It gets lonely in the joint.
In the corrections system, though, solitude is a poor excuse for a lack of motivation. Behind penitentiary walls, enterprising businessmen amass vast fortunes of strange talismans. These eccentric fortunes cannot be deposited into traditional banks nor can their value be determined by adding machines.
The prison system disallows inmates from having bills and banknotes, what they call “folding money.” However, in any economy where goods and services are exchanged, a value must be attached to those goods and services. That value — in our traditional economy — is expressed in dollars and cents. But in the joint, things work differently. In the joint, value must be expressed in other ways.
In traditional economies, money has three primary functions: as a medium of exchange, as a unit of account and as a store of value. In prison, substitutes for money will often elevate themselves above their accepted uses to assume the functions of money. Common objects — everyday objects — evolve and rise above their purposes to become greater than the sum of their parts.
Often, uncommon items — items not sold by the prison commissary — will assume the role of currency. For example, with an increased amount of drug tests being performed in America’s prisons, clean urine has transformed into valuable merchandise. Stored in condoms and kept at body temperature, inmates are able to trade their waste, bartering with other inmates for food, luxuries, necessities or services.
In the joint: everything has a value and ingenuity is priceless.
And with that, we celebrate the improvised, underground economies of America’s vast prison system. From slimy, gelatinous tin packets of salted meat to the sinister grins of men gathered in a smoky boiler room to debate the value of a fixed-price commodity, here are five prison currencies that define economics in the joint.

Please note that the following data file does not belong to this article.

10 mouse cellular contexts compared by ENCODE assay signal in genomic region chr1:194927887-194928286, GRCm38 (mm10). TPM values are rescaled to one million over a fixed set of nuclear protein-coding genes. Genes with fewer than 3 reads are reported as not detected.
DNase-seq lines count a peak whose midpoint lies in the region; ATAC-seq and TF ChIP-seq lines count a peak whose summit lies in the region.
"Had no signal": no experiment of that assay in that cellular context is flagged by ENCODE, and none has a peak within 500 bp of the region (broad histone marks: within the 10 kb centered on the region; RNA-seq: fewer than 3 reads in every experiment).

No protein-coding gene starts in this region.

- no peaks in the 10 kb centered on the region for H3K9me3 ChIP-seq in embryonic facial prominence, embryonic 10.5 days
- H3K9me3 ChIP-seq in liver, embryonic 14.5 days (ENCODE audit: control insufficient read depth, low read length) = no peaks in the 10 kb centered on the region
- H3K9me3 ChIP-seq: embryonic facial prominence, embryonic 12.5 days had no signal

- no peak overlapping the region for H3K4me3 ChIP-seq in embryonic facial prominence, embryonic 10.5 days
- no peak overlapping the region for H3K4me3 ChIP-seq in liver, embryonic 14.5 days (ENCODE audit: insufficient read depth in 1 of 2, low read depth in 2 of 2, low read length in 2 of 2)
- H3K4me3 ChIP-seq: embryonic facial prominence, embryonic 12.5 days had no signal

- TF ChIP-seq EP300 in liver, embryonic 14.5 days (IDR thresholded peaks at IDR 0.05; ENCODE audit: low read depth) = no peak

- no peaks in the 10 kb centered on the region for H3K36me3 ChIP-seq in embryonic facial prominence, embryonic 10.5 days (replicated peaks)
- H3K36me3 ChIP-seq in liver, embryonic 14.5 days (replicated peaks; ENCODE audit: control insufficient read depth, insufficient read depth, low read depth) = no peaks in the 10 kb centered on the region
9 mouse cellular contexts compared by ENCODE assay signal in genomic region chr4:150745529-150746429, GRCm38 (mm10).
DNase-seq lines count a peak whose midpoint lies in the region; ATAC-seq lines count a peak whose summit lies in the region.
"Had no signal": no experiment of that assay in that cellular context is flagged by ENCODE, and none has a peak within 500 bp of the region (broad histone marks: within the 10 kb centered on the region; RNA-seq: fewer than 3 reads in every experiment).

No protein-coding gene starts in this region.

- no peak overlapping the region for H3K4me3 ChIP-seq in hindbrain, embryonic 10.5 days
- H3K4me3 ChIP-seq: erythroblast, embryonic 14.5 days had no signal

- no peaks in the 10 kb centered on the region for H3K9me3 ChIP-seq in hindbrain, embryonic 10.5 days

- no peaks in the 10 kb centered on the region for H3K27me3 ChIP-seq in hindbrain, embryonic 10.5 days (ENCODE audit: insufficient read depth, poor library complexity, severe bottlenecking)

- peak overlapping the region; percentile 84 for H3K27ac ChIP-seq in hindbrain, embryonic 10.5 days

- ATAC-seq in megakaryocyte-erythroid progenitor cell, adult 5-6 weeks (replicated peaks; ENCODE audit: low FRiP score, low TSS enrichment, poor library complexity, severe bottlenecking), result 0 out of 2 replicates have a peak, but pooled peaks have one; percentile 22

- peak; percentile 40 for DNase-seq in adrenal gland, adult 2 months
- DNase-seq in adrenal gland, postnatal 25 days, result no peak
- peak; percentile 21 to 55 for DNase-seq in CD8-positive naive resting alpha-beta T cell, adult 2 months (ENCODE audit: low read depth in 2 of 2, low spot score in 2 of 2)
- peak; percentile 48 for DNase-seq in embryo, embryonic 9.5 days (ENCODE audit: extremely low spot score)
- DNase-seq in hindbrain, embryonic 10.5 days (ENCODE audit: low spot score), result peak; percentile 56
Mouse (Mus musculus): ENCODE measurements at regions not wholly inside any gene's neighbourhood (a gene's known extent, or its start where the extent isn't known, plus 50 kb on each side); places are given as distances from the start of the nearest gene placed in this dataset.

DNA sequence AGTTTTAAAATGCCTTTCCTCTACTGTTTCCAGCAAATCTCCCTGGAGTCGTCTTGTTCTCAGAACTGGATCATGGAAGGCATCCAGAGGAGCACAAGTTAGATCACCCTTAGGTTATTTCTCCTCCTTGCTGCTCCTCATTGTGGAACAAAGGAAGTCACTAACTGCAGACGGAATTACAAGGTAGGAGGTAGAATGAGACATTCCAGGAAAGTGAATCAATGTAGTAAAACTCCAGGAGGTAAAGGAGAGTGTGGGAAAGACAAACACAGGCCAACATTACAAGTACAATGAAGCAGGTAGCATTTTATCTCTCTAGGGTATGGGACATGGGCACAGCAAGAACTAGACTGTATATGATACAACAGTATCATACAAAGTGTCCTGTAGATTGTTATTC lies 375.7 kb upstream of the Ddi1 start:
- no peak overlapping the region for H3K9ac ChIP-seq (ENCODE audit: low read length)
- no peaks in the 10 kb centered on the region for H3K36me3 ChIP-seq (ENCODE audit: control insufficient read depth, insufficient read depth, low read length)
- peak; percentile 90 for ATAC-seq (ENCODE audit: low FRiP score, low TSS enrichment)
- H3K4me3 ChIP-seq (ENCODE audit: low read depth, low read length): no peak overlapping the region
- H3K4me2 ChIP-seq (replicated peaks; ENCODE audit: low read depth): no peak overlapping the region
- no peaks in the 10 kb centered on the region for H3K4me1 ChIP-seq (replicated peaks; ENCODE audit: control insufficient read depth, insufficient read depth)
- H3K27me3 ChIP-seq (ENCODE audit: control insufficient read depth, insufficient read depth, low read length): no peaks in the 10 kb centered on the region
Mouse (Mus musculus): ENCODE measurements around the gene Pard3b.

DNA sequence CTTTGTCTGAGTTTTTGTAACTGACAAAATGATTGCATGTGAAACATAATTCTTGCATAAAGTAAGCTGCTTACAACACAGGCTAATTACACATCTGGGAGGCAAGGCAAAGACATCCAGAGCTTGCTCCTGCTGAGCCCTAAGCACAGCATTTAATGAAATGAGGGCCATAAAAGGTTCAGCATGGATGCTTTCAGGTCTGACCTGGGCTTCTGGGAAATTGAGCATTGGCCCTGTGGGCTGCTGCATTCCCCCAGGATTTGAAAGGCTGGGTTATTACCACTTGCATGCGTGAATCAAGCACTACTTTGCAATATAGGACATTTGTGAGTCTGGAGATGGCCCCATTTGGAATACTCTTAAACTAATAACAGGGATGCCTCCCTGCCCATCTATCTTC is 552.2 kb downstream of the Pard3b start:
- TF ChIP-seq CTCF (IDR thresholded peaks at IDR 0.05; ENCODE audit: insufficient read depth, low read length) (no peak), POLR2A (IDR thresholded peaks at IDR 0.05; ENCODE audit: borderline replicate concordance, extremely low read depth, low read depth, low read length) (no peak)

When you think of prison economics, the first means of debt settlement that comes to mind is likely cigarettes. Cigarettes have featured in countless films, TV series and novels as the currency of choice for hardened criminals. However, there is a very real history behind their use and several concrete, measurable reasons for their success as a form of payment.
During the second World War, POWs began using cigarettes as a proxy for cash as a means to purchase food, services and other necessities inside their camp. Offering uniformity, durability and a convenient size, cigarettes soon evolved into the primary currency within POW camps, even in trades between non-smokers.
Nowadays, in most states, there is a full ban on tobacco products inside correctional facilities. With a limited supply, the price of tobacco products on the inside has skyrocketed to the point where a $15 can of tobacco purchased outside prison walls can be sold for as much as $500 on the other side.
When correctional facilities began to institute bans on tobacco products, a void swelled in prison economies across the country. Since 2004, prison inmates have been using a form of currency they call “mack.” Trading goods and services for small tins — or pouches — of preserved mackerel, inmates have built an entire economic structure around the oily fish.
Two macks for a haircut. One mack for a shoeshine. Mackerel is so popular, in fact, that improvised black markets are known to spontaneously emerge around it with inmates offering hand-crafted specialty items ranging from bootleg wine to microwaved haute cuisine.
Suppliers of canned mackerel have noted a marked increase in mackerel sales to prisons since 2004 despite poor sales everywhere else. Mark Muntz, president of Global Source Marketing, said his company had “even tried 99-cent stores. It never has done very well at all, regardless of the retailer, but it’s very popular in the prisons.”